This broad framework makes this concept more acceptable in developing countries than the concept of social security. Social security is more applicable in the conditions, where large numbers of citizens depend on the formal economy for their livelihood. Through a defined contribution, this social security may be managed.

But, in the context of wide spread informal economy, formal social security arrangements are almost absent for the vast majority of the working population. Besides, in developing countries, the state's capacity to reach the vast majority of the poor people may be limited because of its limited resources. In such a context, multiple agencies that could provide for social protection is important for policy consideration. The framework of social protection is thus capable of holding the state responsible to provide for the poorest sections by regulating non-state agencies.

Collaborative research from the Institute of Development Studies debating Social Protection from a global perspective, suggests that advocates for social protection fall into two broad categories: 'instrumentalists' and 'activists'. 'Instrumentalists' argue that extreme poverty, inequality and vulnerability, is dysfunctional in the achievement of development targets (such as the MDGs). In this view social protection is about putting in place risk management mechanisms that will compensate for incomplete or missing insurance (and other) markets, until a time that private insurance can play a more prominent role in that society. 'Activist' arguments view the persistence of extreme poverty, inequality and vulnerability, as symptoms of social injustice and structural inequality and see social protection as a right of citizenship. Targeted welfare is a necessary step between humanitarianism and the ideal of a 'guaranteed social minimum' where entitlement extends beyond cash or food transfers and is based on citizenship, not philanthropy.[11]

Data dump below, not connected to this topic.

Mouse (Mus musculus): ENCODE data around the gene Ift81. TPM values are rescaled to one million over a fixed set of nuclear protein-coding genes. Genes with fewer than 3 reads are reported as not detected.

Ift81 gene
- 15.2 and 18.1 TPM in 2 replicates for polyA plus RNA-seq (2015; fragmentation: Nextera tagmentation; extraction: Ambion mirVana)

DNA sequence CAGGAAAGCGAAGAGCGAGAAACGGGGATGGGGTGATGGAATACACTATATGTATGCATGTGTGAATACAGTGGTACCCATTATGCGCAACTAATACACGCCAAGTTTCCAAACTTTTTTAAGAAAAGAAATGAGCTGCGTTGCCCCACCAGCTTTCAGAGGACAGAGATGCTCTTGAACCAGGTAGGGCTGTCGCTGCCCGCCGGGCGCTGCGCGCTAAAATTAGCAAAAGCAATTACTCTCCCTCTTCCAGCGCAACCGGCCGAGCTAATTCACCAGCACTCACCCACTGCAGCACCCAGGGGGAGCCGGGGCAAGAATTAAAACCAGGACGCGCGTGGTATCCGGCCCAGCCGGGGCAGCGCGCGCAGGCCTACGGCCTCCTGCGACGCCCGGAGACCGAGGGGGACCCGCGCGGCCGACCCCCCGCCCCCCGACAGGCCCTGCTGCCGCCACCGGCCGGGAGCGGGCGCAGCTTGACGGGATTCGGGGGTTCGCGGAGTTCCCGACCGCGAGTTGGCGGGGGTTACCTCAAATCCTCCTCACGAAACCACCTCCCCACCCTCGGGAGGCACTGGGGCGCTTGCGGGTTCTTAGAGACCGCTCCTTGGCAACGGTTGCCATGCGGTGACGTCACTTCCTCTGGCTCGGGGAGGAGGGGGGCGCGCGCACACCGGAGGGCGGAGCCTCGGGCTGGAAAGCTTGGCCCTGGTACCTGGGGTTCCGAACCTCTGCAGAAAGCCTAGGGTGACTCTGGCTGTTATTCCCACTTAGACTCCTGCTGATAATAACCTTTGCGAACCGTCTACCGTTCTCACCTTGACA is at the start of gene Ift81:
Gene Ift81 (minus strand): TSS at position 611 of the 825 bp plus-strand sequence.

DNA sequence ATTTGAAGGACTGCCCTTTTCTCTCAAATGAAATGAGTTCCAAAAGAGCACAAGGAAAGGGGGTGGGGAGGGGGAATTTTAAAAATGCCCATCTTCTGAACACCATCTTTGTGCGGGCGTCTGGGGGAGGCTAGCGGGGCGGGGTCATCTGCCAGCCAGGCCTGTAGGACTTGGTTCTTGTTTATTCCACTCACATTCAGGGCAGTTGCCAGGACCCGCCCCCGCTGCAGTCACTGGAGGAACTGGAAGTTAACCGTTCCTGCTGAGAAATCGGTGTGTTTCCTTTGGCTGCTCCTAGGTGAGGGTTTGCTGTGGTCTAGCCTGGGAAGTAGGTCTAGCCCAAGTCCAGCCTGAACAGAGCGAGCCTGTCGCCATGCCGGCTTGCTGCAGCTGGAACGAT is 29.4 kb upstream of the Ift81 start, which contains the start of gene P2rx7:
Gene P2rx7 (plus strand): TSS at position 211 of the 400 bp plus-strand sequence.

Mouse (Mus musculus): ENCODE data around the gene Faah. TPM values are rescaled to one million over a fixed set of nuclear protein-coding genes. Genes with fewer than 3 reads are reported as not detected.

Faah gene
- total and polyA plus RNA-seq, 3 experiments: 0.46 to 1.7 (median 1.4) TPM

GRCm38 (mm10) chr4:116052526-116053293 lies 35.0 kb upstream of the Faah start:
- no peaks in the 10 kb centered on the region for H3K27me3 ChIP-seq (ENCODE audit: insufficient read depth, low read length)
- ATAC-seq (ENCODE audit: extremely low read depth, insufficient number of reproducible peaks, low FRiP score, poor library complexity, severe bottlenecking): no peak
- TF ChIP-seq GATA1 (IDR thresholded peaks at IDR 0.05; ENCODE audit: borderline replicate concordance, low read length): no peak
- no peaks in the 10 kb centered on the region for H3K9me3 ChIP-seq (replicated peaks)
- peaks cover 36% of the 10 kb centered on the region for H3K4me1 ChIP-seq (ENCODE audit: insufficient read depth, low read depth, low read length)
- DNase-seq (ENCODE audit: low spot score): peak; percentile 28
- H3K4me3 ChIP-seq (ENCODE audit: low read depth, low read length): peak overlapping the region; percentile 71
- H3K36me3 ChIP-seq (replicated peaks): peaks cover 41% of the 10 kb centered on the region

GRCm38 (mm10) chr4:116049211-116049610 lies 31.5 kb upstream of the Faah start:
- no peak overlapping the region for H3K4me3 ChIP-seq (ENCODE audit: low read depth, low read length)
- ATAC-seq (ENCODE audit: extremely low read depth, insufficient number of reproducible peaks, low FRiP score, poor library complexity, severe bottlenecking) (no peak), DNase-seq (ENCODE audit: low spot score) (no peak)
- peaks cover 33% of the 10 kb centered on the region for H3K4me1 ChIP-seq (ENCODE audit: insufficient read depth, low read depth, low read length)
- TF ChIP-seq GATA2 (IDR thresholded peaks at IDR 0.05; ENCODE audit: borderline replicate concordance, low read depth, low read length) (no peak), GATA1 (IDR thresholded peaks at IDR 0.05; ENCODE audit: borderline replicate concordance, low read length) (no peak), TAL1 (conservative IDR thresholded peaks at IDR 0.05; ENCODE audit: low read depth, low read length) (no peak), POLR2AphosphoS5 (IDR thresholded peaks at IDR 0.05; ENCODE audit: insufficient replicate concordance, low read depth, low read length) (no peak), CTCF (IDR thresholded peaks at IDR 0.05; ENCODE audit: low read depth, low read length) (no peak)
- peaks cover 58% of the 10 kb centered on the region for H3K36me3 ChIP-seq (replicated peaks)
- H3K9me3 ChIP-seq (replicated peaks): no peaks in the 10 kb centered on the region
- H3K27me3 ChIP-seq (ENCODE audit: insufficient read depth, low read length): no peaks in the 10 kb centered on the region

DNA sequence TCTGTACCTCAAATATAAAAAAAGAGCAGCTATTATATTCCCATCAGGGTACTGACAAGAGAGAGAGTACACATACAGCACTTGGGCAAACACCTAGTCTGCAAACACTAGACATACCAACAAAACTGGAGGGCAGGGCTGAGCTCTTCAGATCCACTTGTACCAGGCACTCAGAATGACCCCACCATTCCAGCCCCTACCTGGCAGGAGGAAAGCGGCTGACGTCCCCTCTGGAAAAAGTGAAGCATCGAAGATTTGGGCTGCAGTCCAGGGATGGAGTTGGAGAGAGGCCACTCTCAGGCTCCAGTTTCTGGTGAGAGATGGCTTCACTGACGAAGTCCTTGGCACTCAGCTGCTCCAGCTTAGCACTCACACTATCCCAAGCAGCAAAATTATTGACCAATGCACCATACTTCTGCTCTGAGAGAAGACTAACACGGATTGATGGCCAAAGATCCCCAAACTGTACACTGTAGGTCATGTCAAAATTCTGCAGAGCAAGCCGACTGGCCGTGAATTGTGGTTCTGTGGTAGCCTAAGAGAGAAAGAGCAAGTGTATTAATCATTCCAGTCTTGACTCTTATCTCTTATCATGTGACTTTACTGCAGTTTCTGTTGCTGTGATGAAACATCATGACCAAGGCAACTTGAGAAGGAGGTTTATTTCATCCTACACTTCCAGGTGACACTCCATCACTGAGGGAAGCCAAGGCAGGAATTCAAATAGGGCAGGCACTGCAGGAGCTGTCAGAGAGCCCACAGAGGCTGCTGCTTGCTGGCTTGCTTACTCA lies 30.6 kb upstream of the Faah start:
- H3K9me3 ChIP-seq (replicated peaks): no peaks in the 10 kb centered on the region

National and regional systems

General

National

Regional

See also

References

Further reading

  • Modigliani, Franco. Rethinking pension reform / Franco Modigliani, Arun Muralidhar. Cambridge, UK ; New York : Cambridge University Press, 2004.
  • Muralidhar, Arun S. Innovations in pension fund management / Arun S. Muralidhar. Stanford, Calif.; [Great Britain] : Stanford Economics + Finance, c2001.
  • "The Three Pillars of Wisdom? A Reader on Globalization, World Bank Pension Models and Welfare Society" (Arno Tausch, Editor). Nova Science Hauppauge, New York, 2003
  • ISBN 978-3-8383-0672-8
  • 'Reforming European Pension Systems' (Arun Muralidhar and Serge Allegreza (eds.)), Amsterdam, NL and West Lafayette, Indiana, USA: Dutch University Press, Rozenberg Publishers and Purdue University Press

External links

  • International Social Security Association
  • International Social Security Review
  • GESS - Knowledge sharing platform on the extension of social security
  • World Bank
  • World Bank Institute
  • Overseas Development Institute
  • Online guide to basic social protection concepts and issues
  • Further resources on social protection (particularly in reference to developing countries) are available on the Governance and Social Development Resource Centre's topic guide on social protection
  • Arno Tausch (2005) ‚World Bank Pension reforms and development patterns in the world system and in the "Wider Europe". A 109 country investigation based on 33 indicators of economic growth, and human, social and ecological well-being, and a European regional case study'. A slightly re-worked version of a paper, originally presented to the Conference on "Reforming European pension systems. In memory of Professor Franco Modigliani. 24 and 25 September 2004", Castle of Schengen, Luxembourg Institute for European and International Studies
  • OECD - Social Expenditure database (SOCX) Website
  • Guardian Special Report - State Benefits

cs:Sociální zabezpečení lt:Socialinė apsauga pt:Seguridade social ru:Социальная защита